Just like the real thing

Just like the real thing

In future, video-conferencing, gaming or reading a book may be in 3D and mixed reality is making it happen. AARON TAN reports, in the third of a fortnightly six-parter on emerging technologies that will find their way here between 2006 and 2015.

The future of video-conferencing in Singapore could well look like the holographic message that Princess Leia gave to Obi-Wan Kenobi in the Star Wars movie. Well, no R2D2 robot to beam the message, but in full 3D, yes.

You could be looking at miniature real-life images of your friends on your tabletop - using mixed reality, a next-generation technology that allows virtual reality to be fused with the real world.

This will be far different from what current video-conferencing technology is capable of - a flat image on a computer screen.

Mixed reality can also be used in 3D gaming and in books. Or even in the tourism industry to exhibit historical sites online.

Mixed reality

Spearheading mixed reality research in Singapore is the Mixed Reality Lab (MRL) at the National University of Singapore (NUS), and the Centre for Advanced Media Technology (CamTech) at Nanyang Technological University.

It's different from 3D computer games like Half-Life 2, where users are totally immersed in a machine-generated environment.

In mixed reality, you could be playing Half-Life 2 on your school campus grounds. A player's real-world view may be overlaid with 3D computer graphics, text, video, audio and speech, with the help of head-mounted displays.

One of the projects that MRL started is the Human Pacman. In this advanced iteration of the popular classic game, a player wears a head-mounted display that shows the cookies in his paths, which could be anywhere in the NUS campus.

The cookies disappear in his display as he walks over them. To devour the enemy ghosts in the game, he taps on the shoulders of physical enemies. Over at the command centre, updates on how the players are faring are shown as virtual icons of the players, enemies and cookies on a computer screen.

As technology moves towards a higher level of human-computer interaction - shown by the success of arcade games like Dance Dance Revolution - mixed reality games like Human Pacman will change the way humans interact with machines.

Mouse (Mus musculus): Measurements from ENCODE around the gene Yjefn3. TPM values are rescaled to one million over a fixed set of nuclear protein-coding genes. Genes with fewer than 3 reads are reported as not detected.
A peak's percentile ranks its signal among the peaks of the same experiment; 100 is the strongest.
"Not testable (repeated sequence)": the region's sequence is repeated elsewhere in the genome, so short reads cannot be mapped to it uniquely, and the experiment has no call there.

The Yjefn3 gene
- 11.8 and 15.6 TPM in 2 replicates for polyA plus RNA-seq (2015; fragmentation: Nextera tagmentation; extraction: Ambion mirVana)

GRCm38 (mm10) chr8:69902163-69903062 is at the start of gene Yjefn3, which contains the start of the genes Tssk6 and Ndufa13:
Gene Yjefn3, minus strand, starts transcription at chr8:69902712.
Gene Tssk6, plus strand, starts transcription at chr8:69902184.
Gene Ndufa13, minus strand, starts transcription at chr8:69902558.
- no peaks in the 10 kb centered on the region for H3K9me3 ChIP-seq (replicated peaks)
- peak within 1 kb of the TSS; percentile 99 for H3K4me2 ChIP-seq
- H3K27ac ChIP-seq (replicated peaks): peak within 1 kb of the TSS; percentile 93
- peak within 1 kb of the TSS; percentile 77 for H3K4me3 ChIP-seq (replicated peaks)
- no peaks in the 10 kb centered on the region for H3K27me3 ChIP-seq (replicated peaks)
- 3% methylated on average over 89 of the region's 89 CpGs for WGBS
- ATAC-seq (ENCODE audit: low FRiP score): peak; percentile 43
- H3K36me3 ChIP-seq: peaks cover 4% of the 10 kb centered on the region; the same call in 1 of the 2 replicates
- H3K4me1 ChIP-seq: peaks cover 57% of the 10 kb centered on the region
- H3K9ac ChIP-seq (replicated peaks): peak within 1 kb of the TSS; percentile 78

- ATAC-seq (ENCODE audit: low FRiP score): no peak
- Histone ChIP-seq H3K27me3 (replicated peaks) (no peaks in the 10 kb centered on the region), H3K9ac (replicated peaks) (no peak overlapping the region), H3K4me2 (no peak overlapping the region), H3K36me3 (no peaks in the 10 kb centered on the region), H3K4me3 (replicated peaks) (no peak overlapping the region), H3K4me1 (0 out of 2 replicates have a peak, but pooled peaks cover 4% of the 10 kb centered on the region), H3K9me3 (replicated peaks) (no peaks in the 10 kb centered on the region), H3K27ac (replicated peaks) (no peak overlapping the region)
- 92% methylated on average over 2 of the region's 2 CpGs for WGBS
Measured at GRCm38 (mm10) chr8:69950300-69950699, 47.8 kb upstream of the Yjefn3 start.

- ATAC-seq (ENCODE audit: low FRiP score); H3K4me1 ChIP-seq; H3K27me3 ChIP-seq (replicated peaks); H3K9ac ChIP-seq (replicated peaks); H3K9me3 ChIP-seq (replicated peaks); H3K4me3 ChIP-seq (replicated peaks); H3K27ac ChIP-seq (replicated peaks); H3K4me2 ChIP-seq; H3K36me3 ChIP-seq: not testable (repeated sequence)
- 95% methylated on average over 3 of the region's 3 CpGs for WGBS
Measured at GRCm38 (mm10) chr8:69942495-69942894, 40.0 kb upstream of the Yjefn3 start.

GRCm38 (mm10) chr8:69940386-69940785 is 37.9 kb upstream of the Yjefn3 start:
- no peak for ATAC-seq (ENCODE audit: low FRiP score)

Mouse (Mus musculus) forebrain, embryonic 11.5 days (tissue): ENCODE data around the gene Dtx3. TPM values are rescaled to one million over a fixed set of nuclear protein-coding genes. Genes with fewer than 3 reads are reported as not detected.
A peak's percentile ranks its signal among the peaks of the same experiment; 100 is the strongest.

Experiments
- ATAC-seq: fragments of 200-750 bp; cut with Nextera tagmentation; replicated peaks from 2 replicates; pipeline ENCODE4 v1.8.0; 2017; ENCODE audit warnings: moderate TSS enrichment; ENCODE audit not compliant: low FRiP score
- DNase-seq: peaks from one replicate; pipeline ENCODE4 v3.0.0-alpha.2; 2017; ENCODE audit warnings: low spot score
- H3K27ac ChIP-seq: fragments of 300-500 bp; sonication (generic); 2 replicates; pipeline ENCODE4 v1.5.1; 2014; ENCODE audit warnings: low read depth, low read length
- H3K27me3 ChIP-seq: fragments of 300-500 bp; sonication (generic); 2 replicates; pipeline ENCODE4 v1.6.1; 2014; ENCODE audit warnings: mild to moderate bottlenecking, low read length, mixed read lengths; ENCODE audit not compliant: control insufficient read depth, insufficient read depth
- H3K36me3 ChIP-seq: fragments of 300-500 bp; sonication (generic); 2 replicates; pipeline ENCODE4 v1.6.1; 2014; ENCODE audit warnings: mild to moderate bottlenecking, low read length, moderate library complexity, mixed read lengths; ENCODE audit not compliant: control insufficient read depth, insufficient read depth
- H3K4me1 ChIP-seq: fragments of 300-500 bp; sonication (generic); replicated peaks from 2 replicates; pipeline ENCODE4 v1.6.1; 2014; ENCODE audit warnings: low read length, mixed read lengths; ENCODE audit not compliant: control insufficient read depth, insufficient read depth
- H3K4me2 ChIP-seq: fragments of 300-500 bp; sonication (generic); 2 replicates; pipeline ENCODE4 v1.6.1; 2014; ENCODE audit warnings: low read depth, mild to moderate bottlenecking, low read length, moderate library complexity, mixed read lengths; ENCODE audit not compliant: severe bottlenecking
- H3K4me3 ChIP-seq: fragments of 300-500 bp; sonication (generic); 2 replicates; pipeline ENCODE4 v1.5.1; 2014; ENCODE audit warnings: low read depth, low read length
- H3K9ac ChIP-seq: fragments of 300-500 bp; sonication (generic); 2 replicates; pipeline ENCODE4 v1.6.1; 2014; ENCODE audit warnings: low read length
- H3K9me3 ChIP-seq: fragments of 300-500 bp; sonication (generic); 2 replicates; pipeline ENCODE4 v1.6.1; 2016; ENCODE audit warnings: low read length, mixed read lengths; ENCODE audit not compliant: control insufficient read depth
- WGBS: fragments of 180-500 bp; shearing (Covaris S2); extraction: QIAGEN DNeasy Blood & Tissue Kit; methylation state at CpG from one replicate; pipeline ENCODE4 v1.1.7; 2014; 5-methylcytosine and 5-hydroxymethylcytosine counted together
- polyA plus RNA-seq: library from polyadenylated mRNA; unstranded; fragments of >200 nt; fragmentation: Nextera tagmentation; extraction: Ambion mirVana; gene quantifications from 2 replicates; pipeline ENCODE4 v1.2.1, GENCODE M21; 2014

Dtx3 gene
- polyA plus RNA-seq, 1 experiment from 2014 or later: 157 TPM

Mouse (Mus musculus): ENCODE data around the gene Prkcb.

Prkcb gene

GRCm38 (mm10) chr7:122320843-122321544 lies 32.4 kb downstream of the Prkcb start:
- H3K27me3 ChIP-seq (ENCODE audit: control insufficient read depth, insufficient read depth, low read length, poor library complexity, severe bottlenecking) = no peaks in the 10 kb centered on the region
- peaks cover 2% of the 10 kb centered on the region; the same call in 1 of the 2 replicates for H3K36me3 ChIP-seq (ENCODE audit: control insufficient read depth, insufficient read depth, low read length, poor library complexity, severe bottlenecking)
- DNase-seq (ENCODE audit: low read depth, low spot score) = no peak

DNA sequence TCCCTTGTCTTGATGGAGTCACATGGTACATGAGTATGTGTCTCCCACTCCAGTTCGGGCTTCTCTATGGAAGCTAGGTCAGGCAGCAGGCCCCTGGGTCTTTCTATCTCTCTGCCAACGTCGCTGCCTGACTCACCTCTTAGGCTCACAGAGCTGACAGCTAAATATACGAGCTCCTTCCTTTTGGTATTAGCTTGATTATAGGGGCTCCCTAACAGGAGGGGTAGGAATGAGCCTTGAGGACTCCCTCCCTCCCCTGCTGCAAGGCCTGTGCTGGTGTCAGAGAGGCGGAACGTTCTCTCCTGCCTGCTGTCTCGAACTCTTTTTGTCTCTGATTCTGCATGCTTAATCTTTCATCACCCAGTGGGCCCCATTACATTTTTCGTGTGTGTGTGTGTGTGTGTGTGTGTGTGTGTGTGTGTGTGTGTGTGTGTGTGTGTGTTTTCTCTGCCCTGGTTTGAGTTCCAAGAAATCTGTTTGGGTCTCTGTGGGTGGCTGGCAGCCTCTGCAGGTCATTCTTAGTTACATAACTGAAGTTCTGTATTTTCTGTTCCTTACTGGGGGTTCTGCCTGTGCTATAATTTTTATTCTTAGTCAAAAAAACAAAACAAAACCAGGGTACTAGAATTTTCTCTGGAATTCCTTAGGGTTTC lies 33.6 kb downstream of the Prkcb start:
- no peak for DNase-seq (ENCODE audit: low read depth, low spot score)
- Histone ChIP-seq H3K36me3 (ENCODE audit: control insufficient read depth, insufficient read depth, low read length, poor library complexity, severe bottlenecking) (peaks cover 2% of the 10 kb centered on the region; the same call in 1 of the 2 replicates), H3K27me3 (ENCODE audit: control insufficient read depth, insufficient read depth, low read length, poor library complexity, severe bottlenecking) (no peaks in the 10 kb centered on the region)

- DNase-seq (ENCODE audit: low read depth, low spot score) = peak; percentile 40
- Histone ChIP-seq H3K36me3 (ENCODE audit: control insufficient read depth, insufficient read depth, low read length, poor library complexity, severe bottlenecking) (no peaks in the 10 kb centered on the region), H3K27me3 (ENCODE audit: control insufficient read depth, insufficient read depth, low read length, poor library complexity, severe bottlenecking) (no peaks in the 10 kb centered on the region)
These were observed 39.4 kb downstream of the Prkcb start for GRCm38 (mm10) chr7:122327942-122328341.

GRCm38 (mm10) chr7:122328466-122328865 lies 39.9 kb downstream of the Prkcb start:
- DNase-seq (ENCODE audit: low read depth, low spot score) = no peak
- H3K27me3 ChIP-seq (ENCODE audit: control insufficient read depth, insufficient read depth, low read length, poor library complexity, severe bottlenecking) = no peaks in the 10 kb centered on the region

The same technology can also be applied to books. One prototype, a Malaysian tourist book, has a real 3D narrator introducing one part of Malaysia on each page.

Users can read the book and see 3D virtual objects like the Petronas Twin Towers, while listening to the narrator at the same time.

The Infocomm Development Authority (IDA) of Singapore has targeted mixed reality as an area of development in its latest technology roadmap, ITR5, announced last month. In the roadmap, where ubiquitous computing is expected, there is a need to understand and manage increasing volumes of data.

Interaction becomes even more critical to make sense of such information, according to Mr Raymond Lee, IDA's deputy director for technology direction.

He said: 'A lot of improvements we see in (computing) systems have been two-dimensional. Now, there's a lot of focus on how we can have a better human computing interface. Going beyond 2D, we are looking at more interactivity, and the kind of edutainment products that can enhance learning and usage.

'The way we have been communicating has been very textual because we don't have the computing power. Mixed reality will allow us to communicate ideas and learn through perception, rather than just in a textual mode.'

Picture this

The director of the Centre for Advanced Media Technology (CamTech) at Nanyang Technological University, Dr Wolfgang Muller-Wittig,and his team have developed an application based on mixed reality.

The Augmented Reality Chinese Character Learning system uses mixed reality software to provide 3D pictorial representations of Chinese characters.

Users first place cards printed with the Chinese character for a ball, for instance, under a webcam.

The system will process the webcam image and add a 3D computer image of a ball on top of the card itself. The final image is a fusion of real and virtual objects to aid language learning. In addition, a sound clip with the character's pronunciation is played.

How this works in simple terms: The mixed reality software will detect markers on each card that indicate a specific character. Once that is noted, a 3D object corresponding to that character is added.

The system is smart enough to analyse two Chinese characters on a single card, and display the right image accordingly.

Dr Muller-Wittig said: 'We are in contact with several schools regarding the integration of such technologies for various subjects. This is still in the decisive discussion phase, and we are looking for funding sources.'

Another application is in architecture, Dr Muller-Wittig said. A 3D model of a prototype bridge can be superimposed onto its real-life location, allowing architects to visualise how it will look like in future.

Tourism is another beneficiary of mixed reality. For example, those visiting historical remnants, such as the Temple of Zeus in Greece, may be able to see the monument in its full glory - albeit a virtual one - at its physical site, complete with ancient Greeks walking around.